How to Color Stain Wood for Crafts

Updated on February 22, 2017

Colored Wood for Crafting

The grain of the wood is often what makes it so attractive to the human eye. We enjoy the natural color and flow. Here I am going to show how to push the grain of wood just a little further than raw and natural by adding colors to the grain. This is not actually painting but rather staining the wood so that color is added for additional enhancement.

This technique can be used when crafting on many different projects. It is easy to learn and can add another visual dimension. It holds the natural beauty of the wood grain, yet adds flair to the finished product. The technique can be used in very small amounts when crafting, or it can be used to finish large pieces of wood.

Coloring wood grain can be done for craft projects but it can also be done on wood furniture and even used to color the grain on walls and floors made of wood. That being stated let's take a closer look at what is involved to achieve interesting colored grain for all sorts of creative wood projects.

Tools and Materials for Color Staining Wood

The Basic tools and materials for most color staining projects are going to be the same. That does not mean that other supplies are not needed for specific projects. This is a basic starter guide about color staining wood. Keep in mind that this is meant to be adapted to the project you are working on. Some additional things might be needed for your exact situation.

Basic Tools and Material Supplies

  • acrylic paint
  • brushes sized according to your project
  • a container for water
  • a paint tray, this is a great chance to use recycled items such as the lid to a plastic container as seen in the photos
  • your wood project, ready to be color stained
  • a blotting cloth

Getting Started Color Staining Wood

First I would like to suggest that if you have never painted on raw wood before it is very wise to do a bit of practice staining before you jump in and start on a finished work that is ready to stain. There are a few things to learn about how the color stain will act as it is applied to the wood.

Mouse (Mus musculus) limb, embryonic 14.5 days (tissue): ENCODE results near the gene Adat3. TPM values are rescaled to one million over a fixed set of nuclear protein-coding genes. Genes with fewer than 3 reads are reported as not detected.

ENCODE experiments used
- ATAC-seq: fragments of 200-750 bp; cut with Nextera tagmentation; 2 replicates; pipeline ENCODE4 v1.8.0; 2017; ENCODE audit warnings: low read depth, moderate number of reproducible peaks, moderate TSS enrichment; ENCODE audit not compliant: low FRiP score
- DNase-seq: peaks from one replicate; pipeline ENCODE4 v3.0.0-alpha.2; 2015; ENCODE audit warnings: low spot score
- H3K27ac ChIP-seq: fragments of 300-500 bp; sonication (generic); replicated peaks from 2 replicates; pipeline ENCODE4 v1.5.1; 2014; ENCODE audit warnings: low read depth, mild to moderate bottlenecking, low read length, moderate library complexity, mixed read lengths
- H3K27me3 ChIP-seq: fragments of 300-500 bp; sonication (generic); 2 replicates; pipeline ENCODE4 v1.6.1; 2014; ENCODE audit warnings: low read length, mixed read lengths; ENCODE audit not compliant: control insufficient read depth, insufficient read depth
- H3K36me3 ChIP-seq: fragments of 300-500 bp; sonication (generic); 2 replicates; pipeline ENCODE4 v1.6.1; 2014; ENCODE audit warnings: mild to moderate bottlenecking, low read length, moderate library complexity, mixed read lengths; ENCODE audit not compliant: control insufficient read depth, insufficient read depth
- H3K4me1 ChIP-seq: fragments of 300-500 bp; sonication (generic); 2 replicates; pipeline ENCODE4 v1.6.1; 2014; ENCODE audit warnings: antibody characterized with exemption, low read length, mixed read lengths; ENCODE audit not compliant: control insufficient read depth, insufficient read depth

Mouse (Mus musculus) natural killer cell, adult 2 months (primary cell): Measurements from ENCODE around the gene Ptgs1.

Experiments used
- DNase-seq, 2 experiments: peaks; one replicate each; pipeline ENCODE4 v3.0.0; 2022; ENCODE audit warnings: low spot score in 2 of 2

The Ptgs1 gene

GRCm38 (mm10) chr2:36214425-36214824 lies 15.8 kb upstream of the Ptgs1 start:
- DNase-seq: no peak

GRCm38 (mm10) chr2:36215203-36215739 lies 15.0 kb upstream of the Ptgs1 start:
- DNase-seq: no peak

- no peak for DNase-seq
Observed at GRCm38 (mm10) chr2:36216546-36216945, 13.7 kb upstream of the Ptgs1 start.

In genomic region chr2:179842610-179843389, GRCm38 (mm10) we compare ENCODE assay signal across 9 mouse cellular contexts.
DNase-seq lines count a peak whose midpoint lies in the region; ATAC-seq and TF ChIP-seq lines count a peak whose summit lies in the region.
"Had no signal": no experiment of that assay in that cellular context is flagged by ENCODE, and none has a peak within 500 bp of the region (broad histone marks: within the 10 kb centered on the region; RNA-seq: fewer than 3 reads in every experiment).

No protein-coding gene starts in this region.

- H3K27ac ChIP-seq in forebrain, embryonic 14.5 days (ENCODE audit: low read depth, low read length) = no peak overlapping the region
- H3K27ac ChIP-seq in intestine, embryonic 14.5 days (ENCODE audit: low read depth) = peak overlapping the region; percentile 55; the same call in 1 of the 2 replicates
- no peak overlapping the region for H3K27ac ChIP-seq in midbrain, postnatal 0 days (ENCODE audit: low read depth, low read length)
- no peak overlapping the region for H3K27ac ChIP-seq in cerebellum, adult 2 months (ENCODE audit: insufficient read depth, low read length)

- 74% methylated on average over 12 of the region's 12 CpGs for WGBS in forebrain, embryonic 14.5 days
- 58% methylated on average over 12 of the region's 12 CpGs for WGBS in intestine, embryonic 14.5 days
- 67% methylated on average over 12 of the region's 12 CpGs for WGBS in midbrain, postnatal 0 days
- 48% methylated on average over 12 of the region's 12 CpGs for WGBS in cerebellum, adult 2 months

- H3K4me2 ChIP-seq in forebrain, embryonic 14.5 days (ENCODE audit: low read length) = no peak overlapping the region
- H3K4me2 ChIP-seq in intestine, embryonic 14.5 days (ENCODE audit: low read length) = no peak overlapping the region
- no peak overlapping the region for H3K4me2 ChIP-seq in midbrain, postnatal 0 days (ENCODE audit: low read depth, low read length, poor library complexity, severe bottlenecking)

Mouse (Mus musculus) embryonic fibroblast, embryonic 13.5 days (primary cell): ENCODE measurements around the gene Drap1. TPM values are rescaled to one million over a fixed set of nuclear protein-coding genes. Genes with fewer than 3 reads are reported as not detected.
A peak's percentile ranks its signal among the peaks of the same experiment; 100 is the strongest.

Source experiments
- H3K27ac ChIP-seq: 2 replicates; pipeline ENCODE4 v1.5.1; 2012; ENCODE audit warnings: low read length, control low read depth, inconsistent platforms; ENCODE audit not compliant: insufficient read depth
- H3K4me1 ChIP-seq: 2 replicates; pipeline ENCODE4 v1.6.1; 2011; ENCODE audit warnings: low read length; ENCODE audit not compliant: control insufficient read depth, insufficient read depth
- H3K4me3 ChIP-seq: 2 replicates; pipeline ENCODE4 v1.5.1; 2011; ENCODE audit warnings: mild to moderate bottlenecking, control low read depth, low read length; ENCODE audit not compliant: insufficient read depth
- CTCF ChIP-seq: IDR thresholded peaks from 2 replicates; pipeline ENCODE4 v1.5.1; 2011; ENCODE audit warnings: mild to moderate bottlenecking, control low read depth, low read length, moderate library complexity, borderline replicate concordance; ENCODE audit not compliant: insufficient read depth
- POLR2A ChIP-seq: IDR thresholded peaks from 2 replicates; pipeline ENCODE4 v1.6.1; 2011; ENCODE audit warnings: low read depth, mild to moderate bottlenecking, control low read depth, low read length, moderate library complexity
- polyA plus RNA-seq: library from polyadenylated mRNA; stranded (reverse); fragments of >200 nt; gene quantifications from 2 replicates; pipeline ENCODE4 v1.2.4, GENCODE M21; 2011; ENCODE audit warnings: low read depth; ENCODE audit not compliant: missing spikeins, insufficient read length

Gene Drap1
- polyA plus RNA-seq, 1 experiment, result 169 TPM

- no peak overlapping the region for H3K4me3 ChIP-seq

The most important thing to note is how the raw wood will absorb the color stain. The wood will act as a wick and draw the stain into the porous wood surface. This can create a problem if the color bleeds out too much and the color runs to an area you DO NOT want to be colored or not the color you are applying at the time.

Practice! Get to know the feel of how the wood will react to the color stain. Another thing I want to mention is that if a mistake occurs and the color does wind up in a place where you would rather not have it, this can be remedied to some extent by a fast reaction on your part.

Using a blotting cloth the color can be removed to a certain extent. This can also be done with a dry paint brush in very small areas. Dabbing the unwanted color while it is still wet will help to clean the unwanted color stain off. More color can be removed by adding additional water to the mistaken area and dabbing it more after blotting the majority of the stain. The idea is to rinse and dry, rinse and dry. It would be a good idea to practice removing color stain as well as applying it. Better to be prepared in advance.

Click thumbnail to view full-size

Making Color Stain for Wood

The example here and photos are based on working on a craft project that will not require large volumes of stain. Here the suggested methods are for smaller, brush load amounts of stain. The term "brush load" referring to the amount of color stain that is held in the wet brush you are using. For large projects like a piece of furniture, a wall or floor it would require mixing very large batches of color stain. This can be done, but I do suggest much practice before going that route.

Start With Water

Add enough water to more than cover the area you wish to stain. I am showing examples, so I started with a couple of brush loads of water. Off to the side of the water, I dropped a small dab of acrylic paint. Second, mix just enough of the paint to color the water. See the photos for better understanding. Do not add too much.

It is better to add more water and less paint. If the finished color does not come out as dark as you would like you can always add a second coat to darken the color when the first coat dries. Remember if the color is too dark or goes where you do not want it to, use your blotter as I suggested above. The idea is to stain the wood with color but allows the grain of the wood to show through the stain.

Click thumbnail to view full-size

Mixing Color Stains

Colors can be mixed directly in the paint tray. This is a good way to conserve on paint if you understand color mixing and the basics of a color wheel. Yellow and red make orange as shown in the photo.

The same color can also be reached by first applying a wash of yellow and then adding a wash of red across the top of the yellow. See how that came to be in the photo. This can be done for all basic color mixing. It can be done in the tray or on the actual piece of wood.